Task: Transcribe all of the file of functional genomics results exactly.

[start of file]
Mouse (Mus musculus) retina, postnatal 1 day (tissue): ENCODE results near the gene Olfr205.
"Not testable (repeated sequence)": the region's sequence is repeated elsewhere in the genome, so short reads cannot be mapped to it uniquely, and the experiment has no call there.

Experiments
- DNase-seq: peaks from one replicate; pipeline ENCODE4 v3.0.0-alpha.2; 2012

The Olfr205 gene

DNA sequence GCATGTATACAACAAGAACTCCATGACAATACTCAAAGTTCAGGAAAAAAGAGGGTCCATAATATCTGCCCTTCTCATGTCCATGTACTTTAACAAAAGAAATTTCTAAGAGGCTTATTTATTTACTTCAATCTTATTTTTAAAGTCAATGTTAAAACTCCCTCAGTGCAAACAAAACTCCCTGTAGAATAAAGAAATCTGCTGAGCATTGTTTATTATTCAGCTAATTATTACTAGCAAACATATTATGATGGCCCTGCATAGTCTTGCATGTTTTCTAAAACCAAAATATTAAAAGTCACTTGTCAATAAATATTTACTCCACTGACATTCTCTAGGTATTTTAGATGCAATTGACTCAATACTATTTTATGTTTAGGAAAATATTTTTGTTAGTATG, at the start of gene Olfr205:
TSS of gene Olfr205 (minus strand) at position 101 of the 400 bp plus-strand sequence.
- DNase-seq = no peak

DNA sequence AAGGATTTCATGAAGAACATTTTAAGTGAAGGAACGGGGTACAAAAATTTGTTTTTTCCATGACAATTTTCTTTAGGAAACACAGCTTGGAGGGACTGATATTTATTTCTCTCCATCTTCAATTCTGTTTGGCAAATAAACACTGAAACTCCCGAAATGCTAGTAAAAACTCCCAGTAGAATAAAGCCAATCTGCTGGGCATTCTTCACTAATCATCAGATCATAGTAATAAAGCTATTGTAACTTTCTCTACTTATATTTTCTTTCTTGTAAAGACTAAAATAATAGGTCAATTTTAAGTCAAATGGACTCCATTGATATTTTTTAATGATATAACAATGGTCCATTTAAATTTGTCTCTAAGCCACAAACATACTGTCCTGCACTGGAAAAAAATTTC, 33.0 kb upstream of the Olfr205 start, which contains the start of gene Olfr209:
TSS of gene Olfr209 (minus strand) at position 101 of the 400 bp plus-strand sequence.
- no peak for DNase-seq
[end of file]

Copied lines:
Mouse (Mus musculus) retina, postnatal 1 day (tissue): ENCODE results near the gene Olfr205.
"Not testable (repeated sequence)": the region's sequence is repeated elsewhere in the genome, so short reads cannot be mapped to it uniquely, and the experiment has no call there.

Experiments
- DNase-seq: peaks from one replicate; pipeline ENCODE4 v3.0.0-alpha.2; 2012

The Olfr205 gene

DNA sequence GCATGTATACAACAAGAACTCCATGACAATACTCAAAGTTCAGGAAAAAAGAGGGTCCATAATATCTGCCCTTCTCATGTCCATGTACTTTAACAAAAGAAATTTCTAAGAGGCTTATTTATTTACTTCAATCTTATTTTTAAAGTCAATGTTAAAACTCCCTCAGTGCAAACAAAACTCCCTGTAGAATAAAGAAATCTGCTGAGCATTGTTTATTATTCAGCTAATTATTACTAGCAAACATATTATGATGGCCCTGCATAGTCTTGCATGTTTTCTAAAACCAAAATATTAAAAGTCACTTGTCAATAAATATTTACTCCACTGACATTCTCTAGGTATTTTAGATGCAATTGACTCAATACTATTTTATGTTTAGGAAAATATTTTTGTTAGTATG, at the start of gene Olfr205:
TSS of gene Olfr205 (minus strand) at position 101 of the 400 bp plus-strand sequence.
- DNase-seq = no peak

DNA sequence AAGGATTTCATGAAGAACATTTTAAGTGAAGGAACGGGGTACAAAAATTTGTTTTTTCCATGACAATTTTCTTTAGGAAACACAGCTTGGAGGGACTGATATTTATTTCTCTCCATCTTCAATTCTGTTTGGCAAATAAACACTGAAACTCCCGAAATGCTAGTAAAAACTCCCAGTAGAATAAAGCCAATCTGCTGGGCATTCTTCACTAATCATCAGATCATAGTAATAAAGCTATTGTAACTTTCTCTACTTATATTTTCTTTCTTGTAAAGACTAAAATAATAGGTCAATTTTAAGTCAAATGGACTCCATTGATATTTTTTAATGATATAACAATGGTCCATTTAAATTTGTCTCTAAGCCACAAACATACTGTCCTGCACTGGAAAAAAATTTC, 33.0 kb upstream of the Olfr205 start, which contains the start of gene Olfr209:
TSS of gene Olfr209 (minus strand) at position 101 of the 400 bp plus-strand sequence.
- no peak for DNase-seq